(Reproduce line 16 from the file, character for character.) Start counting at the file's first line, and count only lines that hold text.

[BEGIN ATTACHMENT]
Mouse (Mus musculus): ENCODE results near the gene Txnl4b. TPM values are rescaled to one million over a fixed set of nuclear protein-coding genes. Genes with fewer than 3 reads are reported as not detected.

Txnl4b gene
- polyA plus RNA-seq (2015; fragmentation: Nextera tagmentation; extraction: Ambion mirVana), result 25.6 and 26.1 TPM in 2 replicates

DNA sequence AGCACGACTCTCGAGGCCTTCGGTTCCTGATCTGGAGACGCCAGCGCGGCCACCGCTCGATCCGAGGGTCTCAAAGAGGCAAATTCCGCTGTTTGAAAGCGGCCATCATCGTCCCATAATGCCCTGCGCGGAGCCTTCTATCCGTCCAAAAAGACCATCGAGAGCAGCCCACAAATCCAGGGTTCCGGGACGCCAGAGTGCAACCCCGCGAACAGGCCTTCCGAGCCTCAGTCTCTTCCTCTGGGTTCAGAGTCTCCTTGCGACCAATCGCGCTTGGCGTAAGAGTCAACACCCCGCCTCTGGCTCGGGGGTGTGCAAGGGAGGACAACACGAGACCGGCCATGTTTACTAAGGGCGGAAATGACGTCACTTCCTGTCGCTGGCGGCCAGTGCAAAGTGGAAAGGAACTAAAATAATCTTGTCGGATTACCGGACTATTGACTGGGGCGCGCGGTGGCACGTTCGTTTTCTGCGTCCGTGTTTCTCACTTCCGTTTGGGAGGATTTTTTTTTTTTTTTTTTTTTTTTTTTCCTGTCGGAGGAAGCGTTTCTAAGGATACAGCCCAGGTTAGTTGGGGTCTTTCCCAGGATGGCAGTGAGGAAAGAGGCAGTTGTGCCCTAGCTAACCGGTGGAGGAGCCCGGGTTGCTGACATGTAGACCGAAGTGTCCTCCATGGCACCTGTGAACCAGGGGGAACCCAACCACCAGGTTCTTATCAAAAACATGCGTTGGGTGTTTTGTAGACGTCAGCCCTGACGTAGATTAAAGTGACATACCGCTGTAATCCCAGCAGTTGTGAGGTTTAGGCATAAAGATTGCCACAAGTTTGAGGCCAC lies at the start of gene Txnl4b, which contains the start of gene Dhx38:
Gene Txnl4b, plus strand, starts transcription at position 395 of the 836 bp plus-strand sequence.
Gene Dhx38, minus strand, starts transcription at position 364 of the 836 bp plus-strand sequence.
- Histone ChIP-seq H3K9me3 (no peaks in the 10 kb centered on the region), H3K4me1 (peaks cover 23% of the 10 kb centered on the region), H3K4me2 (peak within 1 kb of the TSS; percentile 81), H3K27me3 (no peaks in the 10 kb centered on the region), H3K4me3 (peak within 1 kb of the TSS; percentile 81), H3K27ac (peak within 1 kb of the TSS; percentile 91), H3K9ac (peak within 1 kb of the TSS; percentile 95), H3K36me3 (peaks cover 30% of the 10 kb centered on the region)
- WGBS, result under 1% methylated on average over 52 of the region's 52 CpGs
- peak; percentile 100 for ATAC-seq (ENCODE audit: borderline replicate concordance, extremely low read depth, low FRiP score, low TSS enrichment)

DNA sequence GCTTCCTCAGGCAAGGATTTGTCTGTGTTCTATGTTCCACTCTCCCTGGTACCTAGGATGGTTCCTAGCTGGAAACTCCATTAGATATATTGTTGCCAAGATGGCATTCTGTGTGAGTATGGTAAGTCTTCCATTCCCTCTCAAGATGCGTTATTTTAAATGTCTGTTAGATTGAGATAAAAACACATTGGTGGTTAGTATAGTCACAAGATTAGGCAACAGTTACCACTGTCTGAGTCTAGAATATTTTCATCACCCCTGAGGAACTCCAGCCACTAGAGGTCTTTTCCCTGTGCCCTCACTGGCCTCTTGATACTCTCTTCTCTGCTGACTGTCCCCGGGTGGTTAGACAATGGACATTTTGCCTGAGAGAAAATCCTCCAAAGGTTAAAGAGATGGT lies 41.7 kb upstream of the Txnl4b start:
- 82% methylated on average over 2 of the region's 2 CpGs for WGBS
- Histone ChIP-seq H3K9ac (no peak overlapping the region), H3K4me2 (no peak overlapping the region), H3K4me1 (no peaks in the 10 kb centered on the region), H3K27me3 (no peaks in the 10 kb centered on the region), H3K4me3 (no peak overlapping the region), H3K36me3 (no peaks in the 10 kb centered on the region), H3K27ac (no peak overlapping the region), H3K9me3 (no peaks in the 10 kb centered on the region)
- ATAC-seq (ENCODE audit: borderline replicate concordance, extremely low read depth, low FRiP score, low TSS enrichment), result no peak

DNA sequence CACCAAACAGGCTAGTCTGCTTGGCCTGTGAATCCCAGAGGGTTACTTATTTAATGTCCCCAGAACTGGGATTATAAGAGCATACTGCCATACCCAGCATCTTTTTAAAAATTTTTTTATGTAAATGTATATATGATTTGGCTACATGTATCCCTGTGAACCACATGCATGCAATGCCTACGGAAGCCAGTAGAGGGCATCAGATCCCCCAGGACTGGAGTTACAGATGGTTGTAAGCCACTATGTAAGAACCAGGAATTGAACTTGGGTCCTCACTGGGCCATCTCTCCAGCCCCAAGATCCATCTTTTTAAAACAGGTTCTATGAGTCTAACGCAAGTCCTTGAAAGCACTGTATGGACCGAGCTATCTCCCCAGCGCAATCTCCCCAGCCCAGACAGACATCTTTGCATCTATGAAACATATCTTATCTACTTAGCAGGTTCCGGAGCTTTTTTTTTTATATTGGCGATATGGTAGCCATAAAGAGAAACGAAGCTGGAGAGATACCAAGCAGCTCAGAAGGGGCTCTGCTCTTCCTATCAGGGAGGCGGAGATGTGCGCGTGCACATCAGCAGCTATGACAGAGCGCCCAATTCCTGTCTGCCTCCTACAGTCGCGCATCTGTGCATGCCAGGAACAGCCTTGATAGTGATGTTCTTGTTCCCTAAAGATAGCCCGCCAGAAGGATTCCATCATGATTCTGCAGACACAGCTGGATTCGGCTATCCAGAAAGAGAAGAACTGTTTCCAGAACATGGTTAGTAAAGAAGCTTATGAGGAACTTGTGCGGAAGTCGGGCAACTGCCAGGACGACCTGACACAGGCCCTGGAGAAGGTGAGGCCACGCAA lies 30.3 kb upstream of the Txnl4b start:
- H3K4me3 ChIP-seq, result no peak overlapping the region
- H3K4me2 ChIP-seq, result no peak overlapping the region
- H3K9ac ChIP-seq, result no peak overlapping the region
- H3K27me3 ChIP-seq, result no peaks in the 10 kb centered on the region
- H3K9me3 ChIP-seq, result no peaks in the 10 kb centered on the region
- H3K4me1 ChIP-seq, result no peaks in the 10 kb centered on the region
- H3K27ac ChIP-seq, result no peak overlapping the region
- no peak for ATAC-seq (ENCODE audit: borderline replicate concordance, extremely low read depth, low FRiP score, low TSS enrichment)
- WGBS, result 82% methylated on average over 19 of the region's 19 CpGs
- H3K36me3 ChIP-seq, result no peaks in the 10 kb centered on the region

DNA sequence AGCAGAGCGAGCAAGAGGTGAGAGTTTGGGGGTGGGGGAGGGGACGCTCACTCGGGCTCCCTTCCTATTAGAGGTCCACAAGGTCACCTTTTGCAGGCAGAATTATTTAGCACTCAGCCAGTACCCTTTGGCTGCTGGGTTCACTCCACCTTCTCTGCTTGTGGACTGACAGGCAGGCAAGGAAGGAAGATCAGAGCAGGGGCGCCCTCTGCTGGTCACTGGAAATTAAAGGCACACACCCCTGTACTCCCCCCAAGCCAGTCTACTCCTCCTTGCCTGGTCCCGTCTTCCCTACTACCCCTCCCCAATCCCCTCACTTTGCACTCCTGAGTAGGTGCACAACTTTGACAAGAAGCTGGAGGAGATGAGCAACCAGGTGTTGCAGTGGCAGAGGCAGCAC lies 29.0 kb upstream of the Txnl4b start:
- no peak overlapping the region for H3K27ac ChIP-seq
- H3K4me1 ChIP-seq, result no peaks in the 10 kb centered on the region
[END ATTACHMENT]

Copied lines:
- H3K4me2 ChIP-seq, result no peak overlapping the region